Choosing a Prenatal Careprovider

The Educated Parent: Choosing a birth attendant

By Amy V. Haas, BCCE

It’s exciting to find out you or your partner are expecting a baby. One of the first choices a woman has to make is who will care for her during the pregnancy, and attends her during the birth. Many women simply continue going to the Gynecologist/Obstetrician that they have previously been seeing. However, this may not be the best choice when it comes to the birth of their baby.

Choosing a Doctor or Midwife to care for you during pregnancy can be one of the most difficult decisions a family can make. We are all told we need proper prenatal care during pregnancy. In fact it seems to be looked at as yet another of those “magic pills”. Get good prenatal care, and all will be well. Unfortunately, prenatal care is not magic, and can be very limited. It is up to us to be proactive in our health care and that of our babies.

 “Trust Me!”

“I trust my Doctor to do what is best for me”, says the average pregnant woman. As well you should be able to! However, you must all be aware of your doctor’s training biases, focus & limitations. Most women blindly trust their doctors to do what is best because they feel their doctor would not recommend a medical intervention unless it was medically necessary and safe. Conversely, if a woman requests medication for the pain, she trusts that her doctor will tell her if it is not safe. What most women do not think about is that obstetricians are highly trained surgeons who specialize in medically managed labor and delivery. They believe it is their job to accept the risk for the patient.   It can become a cascade of medical interventions with serious risks that were probably not necessary to begin with. Whatmost women don’t realize is that, if they are healthy, they rarely need medical interventions during birth, and that the interventions themselves can create additional pain and risk. Even women who do not want medications will usually end up with them because that is what doctors and hospitals do.

[Note: The American Congress of Obstetricians and Gynecologists recently issued a statment regarding patients right to refuse interventions.  You can find a copy here.]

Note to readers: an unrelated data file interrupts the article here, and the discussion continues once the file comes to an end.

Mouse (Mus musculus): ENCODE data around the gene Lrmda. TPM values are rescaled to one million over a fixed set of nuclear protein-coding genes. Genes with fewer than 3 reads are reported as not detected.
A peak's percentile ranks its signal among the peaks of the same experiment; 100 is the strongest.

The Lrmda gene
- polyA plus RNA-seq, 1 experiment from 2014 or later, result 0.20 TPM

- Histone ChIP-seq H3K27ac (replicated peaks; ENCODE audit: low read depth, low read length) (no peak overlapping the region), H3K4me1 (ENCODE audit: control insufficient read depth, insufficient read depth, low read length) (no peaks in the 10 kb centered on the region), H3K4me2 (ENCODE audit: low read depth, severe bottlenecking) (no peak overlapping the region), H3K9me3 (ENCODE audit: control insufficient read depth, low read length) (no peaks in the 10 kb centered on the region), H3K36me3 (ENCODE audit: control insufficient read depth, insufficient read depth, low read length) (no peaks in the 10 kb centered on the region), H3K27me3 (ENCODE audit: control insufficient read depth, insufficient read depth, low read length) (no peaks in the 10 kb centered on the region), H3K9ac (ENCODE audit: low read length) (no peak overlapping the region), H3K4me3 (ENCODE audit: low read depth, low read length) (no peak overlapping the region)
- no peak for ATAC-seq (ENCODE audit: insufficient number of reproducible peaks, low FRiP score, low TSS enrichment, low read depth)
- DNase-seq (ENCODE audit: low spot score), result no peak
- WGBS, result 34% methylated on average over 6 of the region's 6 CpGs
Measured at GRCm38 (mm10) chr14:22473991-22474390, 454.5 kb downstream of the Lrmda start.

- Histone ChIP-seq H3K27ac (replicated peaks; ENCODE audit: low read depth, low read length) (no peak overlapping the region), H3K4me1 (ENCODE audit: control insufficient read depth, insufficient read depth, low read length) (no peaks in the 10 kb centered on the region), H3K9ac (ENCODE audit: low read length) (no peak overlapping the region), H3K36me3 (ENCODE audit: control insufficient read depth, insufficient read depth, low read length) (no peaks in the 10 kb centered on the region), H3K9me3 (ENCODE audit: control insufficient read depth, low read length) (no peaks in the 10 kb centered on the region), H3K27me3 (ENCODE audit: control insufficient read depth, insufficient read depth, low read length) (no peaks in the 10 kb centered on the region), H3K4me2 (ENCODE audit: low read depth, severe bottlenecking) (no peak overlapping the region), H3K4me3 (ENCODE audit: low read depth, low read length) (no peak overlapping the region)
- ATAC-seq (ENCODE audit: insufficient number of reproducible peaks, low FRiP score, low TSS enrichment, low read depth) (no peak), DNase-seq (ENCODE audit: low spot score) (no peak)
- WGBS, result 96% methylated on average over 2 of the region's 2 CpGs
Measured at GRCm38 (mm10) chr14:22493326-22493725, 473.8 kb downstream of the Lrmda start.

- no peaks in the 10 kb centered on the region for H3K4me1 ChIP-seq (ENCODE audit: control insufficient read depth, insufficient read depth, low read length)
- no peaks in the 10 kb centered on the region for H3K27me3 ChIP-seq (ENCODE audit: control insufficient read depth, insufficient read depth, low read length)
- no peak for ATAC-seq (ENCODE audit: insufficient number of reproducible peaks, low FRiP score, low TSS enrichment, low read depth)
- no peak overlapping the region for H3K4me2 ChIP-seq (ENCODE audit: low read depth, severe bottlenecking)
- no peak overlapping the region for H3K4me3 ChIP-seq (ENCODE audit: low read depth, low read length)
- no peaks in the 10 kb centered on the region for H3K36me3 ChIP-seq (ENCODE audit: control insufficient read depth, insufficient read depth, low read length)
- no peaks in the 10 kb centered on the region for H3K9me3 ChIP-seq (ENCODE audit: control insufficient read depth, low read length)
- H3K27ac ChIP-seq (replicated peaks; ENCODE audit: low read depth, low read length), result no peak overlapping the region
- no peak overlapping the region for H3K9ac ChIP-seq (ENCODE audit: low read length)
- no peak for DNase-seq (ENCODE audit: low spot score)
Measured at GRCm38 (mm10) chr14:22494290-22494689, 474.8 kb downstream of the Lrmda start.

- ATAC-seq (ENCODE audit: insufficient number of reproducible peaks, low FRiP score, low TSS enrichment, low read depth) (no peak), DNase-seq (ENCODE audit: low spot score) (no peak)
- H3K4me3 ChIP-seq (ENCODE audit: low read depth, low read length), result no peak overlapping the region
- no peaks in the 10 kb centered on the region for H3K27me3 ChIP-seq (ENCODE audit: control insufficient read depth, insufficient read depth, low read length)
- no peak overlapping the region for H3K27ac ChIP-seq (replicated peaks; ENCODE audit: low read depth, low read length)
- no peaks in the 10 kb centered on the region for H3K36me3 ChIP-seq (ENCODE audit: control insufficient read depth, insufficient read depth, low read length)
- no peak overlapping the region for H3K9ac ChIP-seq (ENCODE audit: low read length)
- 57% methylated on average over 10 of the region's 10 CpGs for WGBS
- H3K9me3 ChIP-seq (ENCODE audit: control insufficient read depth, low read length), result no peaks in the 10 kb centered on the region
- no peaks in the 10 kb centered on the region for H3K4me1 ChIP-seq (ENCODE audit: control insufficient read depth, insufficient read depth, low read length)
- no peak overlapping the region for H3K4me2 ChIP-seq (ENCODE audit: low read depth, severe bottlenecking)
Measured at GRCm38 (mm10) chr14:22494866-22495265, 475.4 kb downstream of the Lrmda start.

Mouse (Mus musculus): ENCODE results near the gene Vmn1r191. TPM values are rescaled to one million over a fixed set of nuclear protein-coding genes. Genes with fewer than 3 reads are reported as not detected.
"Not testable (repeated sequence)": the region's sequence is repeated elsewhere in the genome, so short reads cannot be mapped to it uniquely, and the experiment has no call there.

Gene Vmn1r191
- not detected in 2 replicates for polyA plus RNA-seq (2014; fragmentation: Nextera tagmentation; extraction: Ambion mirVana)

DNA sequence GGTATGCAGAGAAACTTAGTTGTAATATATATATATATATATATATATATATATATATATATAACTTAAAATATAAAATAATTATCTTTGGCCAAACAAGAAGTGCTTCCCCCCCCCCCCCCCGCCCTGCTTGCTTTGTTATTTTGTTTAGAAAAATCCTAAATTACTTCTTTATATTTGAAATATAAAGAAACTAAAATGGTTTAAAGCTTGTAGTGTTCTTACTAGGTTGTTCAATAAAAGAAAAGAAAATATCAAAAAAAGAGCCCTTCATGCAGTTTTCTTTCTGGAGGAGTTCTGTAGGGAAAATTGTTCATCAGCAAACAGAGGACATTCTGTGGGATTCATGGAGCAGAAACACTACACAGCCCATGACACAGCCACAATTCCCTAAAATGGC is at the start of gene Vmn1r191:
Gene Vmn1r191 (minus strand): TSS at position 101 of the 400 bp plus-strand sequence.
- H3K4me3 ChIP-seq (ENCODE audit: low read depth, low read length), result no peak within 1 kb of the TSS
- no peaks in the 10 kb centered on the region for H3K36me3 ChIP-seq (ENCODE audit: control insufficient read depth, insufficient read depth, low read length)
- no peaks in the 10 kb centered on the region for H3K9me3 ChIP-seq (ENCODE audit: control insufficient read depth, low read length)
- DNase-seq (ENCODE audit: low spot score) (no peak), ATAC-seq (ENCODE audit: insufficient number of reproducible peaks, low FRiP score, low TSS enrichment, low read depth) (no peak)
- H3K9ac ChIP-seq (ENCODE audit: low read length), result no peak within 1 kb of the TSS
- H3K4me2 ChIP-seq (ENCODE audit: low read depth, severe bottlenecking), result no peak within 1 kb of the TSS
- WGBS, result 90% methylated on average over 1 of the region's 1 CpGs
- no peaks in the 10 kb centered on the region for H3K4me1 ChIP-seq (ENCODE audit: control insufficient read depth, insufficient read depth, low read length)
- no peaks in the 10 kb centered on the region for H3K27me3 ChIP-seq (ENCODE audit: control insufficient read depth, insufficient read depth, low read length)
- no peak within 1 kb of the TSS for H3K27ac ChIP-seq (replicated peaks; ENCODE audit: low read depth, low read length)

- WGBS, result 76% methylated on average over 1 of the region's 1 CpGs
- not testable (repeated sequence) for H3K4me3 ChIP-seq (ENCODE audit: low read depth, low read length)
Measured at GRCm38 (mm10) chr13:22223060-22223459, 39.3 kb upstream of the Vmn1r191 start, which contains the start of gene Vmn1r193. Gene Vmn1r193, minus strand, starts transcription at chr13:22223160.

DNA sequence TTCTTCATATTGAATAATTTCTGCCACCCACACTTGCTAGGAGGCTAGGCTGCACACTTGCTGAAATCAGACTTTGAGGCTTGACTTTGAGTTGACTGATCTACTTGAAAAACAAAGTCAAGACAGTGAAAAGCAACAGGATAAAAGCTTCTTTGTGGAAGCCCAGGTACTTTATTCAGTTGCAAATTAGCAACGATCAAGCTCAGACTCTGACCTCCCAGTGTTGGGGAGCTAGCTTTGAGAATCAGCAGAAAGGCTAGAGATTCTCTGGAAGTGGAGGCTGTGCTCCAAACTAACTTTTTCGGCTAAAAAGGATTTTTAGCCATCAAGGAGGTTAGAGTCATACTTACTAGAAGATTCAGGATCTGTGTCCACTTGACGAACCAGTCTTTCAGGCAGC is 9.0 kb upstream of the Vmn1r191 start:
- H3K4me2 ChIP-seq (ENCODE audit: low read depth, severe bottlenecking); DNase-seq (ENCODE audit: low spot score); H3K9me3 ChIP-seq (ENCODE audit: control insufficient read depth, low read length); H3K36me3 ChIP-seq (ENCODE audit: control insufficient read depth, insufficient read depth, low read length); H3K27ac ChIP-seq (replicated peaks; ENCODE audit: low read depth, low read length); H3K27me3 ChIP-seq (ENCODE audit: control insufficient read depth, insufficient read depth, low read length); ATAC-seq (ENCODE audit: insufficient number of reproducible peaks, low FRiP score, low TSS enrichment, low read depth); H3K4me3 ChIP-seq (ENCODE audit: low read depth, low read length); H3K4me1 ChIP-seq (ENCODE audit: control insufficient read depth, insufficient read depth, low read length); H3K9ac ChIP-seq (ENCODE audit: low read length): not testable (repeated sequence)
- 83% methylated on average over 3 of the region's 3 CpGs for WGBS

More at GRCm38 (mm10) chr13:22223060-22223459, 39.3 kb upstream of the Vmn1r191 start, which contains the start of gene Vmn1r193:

So how should a woman choose her care- provider?

First, find out which care-providers best fit your birth philosophy. Get recommendations, and interview them. Contact your local birth network or childbirth educator. Studies show that Midwives are the experts in normal natural birth. Just be aware that they may also be medically oriented if that is the only experience and training they have. However, the countries that have the lowest infant, & maternal morbidity and mortality statistics are those where the Midwifery model of care is practiced. You can also investigate the option of using a Family Physician who attends births.

Schedule a get acquainted visit with each care-provider you are considering. Take the time to do your research and create a list of questions. Or just use the one from the Coalition for Improving Maternity Services (CIMS), called “10 Questions to Ask”. A copy can be found on the CIMS website:

Be aware of your legal rights, but take steps to prevent situations that place you in an antagonistic position with your care provider.   No one can force a procedure or medication on you if you do not want it. Interventions are only medically necessary about 20% of the time for low risk moms, but are administered more than 80% of the time. They must have your consent to even touch you. They also can not threaten to kick you out of the hospital if you refuse their recommendations. Choosing the right care provider to begin with – one who respects you – and making sure you are well educated about each test, procedure, or medication, can help to prevent an adversarial relationship. Be sure you are truly informed before signing consent forms.

And last, but not least, if you find that you feel your care-provider is not on the same page as you, then you have the right to change care-providers. They are not God, or dictators. They are your employee, and you need to choose one that respects you and your choices. Just be sure to be well educated so that you can have intelligent and informative discussions that help you make the decisions that are right for you and your family.

don't be afraid to change careproviders!

Recommend reading:

Born in the USA by Dr. Marsden Wagner

Creating your Birth Plan by Dr. Marsden Wagner

Local Resource: Rochester Area Birth Network

Amy Haas has been a childbirth educator, writer, consultant & lecturer in the field of pregnancy and birth for almost 20 years. She often writes for Midwifery Today, and is the Education Chair for Rochester Area Birth Network. Visit her at



Wagner, M.; Born in the USA Univerysity of California Press, Berkley & Los Angeles California; 2006.


Wagner, M., Gunning, S.; Creating Your Birth Plan: The Definitive Guide to a Safe and Empowering Birth; Berkley Publishing Group, NY, NY; 2006.

Having a baby? 10 Questions to Ask – CIMS (Coalition for Improving Maternity services) –, 2000

[As seen in the May 2015 issue of Natural Awakenings]

[This is an excerpt from a future publication: Haas, AV; Healthy Babies! Healthy Moms! A Practical Guide to Preventing Problems during Pregnancy, Labor, and Birth , 2016]

Amy V. Haas© 2015